I walked back to my room with Mer and Bro close behind, “Mer, find the yellow pages. Let’s look for a pharmacy around here. I’m sure there must be some over the counter stuff we could buy. We can’t be the first people to get stung by a jelly fish down here.”

We got the yellow pages and I made a quick call to the closest pharmacy, asking for a pharmacist who then told me there was definitely some over the counter stuff we could buy. Also, people tended to use a homegrown remedy of meat tenderizer mixed with water until it created a paste. The locals swore that it would take the sting away. The pharmacist indicated that they had some of that available as well.

Mer and I jumped in the truck and drove down to the pharmacy, looking like mermaid rejects after a three day binge. Bad hair, smelled like concentrated ocean water and our skin was oily from the crap floating on the water. I went through the pharmacy quickly, grabbing some benedryl, the anti-sting spray and some meat tenderizer, just in case. We paid and were out the door in about ten minutes on our way back to the motel.

When I drove up, Mikey’s door was open and the rest of the family was milling around outside. I jumped out of the truck and Aunt Jeanie came over, very agitated, “Where have you been? We need the truck. Mikey needs to go to the hospital.”

“What? Okay, just a second, let me get in there,” I pushed my way past the rest of them to go into the room.

Sandra was standing near the door, “He’s dying! He’s dying! We gotta go to the hospital!”

“Okay, okay, calm down. Let me get in there,” I went into the dim room. The only light was coming from the open door since the black out curtains were still pulled tight. Mikey was laying on the bed with his head on the pillow, his hands clutched across his stomach and his legs straight out, pale and sweaty looking like one of those statues you see on top of medieval sarcophagi. His freckles stood out against his face, “Dude? You alright? You’re wife says you’re dying.”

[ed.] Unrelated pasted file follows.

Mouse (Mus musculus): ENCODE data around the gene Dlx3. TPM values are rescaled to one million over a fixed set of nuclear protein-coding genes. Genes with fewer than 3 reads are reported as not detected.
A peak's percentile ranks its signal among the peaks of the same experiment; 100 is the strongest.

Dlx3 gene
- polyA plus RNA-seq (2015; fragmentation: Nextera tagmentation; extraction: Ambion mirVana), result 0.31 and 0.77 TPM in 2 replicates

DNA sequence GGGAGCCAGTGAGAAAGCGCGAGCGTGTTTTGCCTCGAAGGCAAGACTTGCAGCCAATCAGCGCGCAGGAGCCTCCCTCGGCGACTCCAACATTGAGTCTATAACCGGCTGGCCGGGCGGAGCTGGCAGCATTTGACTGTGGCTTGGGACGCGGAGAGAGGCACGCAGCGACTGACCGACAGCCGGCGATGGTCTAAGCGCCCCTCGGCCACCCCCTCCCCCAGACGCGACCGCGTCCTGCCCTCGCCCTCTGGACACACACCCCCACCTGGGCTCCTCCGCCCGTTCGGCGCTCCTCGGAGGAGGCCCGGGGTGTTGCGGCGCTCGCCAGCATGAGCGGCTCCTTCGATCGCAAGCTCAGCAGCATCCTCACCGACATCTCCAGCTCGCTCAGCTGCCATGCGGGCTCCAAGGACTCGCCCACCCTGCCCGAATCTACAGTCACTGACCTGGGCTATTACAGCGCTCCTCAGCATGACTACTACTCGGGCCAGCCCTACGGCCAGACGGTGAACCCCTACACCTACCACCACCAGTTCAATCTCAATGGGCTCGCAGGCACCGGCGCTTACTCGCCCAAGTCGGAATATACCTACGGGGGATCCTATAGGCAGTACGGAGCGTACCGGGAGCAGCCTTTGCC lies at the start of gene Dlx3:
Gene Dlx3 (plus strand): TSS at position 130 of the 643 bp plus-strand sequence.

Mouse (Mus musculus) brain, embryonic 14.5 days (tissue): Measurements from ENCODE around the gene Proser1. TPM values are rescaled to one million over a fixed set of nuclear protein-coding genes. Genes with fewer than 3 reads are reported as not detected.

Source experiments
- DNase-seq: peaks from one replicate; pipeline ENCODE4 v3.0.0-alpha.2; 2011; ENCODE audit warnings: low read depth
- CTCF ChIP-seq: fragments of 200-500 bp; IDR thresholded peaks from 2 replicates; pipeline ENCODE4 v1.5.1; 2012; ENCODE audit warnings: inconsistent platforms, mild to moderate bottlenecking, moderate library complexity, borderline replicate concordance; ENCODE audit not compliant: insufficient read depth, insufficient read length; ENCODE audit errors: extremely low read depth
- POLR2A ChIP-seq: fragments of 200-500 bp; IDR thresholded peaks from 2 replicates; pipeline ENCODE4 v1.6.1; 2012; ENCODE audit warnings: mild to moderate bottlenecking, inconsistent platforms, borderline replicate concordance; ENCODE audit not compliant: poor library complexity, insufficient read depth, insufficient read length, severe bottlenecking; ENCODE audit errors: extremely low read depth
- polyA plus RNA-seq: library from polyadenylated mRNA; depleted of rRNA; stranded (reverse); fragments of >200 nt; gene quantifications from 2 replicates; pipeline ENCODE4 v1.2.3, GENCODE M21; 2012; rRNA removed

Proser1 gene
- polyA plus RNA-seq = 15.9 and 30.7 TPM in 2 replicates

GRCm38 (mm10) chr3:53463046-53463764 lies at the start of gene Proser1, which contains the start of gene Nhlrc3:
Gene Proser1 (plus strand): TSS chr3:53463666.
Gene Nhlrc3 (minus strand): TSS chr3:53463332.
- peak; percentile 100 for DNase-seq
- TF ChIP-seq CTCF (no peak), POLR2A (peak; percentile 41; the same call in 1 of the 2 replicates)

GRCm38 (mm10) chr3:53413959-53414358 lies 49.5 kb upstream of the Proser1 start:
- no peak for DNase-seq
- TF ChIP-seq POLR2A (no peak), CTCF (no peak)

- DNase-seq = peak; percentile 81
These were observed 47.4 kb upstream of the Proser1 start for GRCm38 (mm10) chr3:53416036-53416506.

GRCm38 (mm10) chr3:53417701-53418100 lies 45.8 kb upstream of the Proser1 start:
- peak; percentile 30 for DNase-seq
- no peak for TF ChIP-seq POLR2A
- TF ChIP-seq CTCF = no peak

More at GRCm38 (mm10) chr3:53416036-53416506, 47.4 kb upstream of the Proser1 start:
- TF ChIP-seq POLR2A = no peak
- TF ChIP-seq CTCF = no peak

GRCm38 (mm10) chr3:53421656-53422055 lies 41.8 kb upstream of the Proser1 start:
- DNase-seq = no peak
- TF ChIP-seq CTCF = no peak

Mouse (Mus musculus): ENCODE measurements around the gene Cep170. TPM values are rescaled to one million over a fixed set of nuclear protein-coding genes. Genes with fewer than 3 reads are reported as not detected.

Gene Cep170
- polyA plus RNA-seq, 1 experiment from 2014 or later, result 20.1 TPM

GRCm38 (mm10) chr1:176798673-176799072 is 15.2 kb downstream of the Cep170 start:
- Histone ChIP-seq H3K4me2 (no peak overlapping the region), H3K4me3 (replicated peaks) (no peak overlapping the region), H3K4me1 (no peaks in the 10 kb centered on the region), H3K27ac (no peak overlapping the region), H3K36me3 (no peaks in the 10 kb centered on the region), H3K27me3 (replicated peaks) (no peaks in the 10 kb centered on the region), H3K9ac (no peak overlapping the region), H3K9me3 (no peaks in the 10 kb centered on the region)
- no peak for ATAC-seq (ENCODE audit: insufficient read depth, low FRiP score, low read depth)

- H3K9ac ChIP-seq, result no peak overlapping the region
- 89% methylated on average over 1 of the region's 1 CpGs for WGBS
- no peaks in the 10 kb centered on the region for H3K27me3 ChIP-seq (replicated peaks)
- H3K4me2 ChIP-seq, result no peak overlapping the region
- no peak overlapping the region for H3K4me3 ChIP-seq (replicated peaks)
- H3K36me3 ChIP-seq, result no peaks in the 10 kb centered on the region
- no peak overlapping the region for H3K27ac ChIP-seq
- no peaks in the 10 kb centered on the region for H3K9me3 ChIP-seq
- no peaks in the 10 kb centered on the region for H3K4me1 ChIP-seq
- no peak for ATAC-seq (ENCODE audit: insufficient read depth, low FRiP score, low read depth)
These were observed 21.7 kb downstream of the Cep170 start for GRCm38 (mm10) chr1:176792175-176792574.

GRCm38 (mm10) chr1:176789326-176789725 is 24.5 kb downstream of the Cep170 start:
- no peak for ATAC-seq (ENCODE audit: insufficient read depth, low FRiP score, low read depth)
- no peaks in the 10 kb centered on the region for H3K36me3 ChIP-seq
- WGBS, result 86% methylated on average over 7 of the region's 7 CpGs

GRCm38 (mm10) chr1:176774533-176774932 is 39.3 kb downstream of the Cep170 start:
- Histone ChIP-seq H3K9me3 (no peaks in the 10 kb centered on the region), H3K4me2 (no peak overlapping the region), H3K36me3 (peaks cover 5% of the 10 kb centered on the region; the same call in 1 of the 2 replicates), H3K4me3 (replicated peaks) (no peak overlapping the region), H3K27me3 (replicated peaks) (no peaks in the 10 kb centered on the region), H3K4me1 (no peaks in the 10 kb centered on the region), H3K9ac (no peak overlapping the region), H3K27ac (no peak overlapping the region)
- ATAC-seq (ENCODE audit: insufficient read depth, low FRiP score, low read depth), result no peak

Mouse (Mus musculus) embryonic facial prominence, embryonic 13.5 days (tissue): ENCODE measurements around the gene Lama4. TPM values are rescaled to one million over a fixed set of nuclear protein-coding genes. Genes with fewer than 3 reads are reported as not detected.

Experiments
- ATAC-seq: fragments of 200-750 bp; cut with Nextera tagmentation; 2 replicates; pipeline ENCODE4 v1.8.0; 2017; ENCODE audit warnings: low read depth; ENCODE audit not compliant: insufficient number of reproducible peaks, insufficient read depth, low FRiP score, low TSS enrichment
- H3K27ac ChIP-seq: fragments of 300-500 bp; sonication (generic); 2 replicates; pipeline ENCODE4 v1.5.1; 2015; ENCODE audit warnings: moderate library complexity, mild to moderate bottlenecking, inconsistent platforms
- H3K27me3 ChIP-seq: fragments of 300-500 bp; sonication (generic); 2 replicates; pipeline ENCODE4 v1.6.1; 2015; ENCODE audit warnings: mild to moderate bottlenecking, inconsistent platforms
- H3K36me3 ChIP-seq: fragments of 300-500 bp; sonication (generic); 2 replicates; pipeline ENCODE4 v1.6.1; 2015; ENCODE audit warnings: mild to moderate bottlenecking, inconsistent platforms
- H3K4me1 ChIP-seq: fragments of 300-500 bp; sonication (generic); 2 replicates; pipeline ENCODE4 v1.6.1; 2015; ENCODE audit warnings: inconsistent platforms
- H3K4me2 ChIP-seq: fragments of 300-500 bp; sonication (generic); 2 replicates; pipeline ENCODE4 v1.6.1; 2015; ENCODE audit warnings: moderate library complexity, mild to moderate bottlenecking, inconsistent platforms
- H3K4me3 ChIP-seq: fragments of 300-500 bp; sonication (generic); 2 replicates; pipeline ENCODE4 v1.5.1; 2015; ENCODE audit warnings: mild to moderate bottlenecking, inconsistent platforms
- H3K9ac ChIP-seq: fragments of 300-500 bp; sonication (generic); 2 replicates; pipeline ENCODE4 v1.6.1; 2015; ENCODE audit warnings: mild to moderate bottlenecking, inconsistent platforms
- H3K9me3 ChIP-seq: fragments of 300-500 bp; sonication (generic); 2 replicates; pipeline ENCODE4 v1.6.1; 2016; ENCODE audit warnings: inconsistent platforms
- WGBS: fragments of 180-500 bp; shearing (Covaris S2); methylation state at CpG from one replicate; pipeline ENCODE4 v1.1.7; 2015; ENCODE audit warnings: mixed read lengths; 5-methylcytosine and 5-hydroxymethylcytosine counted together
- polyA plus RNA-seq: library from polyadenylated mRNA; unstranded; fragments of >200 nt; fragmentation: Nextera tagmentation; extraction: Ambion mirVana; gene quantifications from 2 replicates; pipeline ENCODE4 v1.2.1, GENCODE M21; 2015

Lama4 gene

He opened his eyes and squinted at me, “I’m not dying, for God’s sake!”

Sandra was now weeping quietly like she was on a deathwatch, “He needs to go to the hospital!”

Mikey just groaned, “I don’t need a hospital!”

“What happened?” I asked. I was pulling stuff out of the bag from the pharmacy.

“I threw up,” he said, swallowing like even the words might make him do it again.

“Then he passed out in the shower,” Sandra said, blowing her nose on some tissue.

I looked back at Mikey, “I didn’t pass out,” he said irritably, “I just felt dizzy for a minute.”

“He needs to go to the hospital!” Sandra was insistent and a few other voices behind me were insisting the same. Funny now they were all about going to the damned hospital after that other freaking incident a few days ago.

“I’m not going to the hospital! Besides, I don’t have any insurance,” That’s right, Mikey was a private contractor and didn’t carry any health insurance. Go figure.

I looked down at his legs as I finished getting things out of the bag, “Dude, are you sure? Be kind of a shame after all this to get down to Mississippi and die from anaphylactic shock, don’t you think?”

“No, I’m feeling better already. Just my legs are stinging,” he said with a grimace.